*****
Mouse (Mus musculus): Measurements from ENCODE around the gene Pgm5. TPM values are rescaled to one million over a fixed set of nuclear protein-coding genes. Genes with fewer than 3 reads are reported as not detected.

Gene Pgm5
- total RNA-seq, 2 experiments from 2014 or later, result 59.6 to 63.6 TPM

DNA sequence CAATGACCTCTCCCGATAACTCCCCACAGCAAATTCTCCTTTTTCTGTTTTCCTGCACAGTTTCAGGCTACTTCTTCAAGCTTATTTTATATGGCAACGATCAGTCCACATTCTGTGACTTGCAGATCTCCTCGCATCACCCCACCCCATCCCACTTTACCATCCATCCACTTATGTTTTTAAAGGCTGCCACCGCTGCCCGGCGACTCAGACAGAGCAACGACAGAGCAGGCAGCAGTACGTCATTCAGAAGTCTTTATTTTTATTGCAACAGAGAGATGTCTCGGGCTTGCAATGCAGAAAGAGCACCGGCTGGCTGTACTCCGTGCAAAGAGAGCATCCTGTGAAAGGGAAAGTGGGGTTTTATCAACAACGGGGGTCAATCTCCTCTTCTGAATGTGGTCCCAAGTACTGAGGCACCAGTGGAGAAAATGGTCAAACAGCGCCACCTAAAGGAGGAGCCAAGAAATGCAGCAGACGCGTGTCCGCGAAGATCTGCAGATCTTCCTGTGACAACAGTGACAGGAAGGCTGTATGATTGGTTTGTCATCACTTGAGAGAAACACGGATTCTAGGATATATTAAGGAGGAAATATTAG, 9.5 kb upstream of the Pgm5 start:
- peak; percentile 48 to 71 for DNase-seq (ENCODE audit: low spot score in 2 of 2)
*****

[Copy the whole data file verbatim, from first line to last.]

Mouse (Mus musculus): Measurements from ENCODE around the gene Pgm5. TPM values are rescaled to one million over a fixed set of nuclear protein-coding genes. Genes with fewer than 3 reads are reported as not detected.

Gene Pgm5
- total RNA-seq, 2 experiments from 2014 or later, result 59.6 to 63.6 TPM

DNA sequence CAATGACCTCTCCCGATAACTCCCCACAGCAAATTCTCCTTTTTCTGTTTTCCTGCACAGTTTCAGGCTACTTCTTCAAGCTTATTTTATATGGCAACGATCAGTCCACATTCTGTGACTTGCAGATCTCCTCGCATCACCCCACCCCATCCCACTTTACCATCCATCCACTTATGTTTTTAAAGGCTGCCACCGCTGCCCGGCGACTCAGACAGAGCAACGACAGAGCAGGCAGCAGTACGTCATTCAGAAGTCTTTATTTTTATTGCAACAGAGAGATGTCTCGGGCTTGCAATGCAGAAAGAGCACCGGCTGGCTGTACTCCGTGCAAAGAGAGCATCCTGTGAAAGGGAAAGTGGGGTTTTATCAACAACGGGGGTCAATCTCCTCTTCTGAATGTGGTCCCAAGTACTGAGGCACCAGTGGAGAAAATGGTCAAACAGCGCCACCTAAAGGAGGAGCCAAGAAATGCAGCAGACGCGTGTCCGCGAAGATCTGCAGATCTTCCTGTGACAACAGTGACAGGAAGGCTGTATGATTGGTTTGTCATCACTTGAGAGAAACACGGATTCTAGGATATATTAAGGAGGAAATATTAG, 9.5 kb upstream of the Pgm5 start:
- peak; percentile 48 to 71 for DNase-seq (ENCODE audit: low spot score in 2 of 2)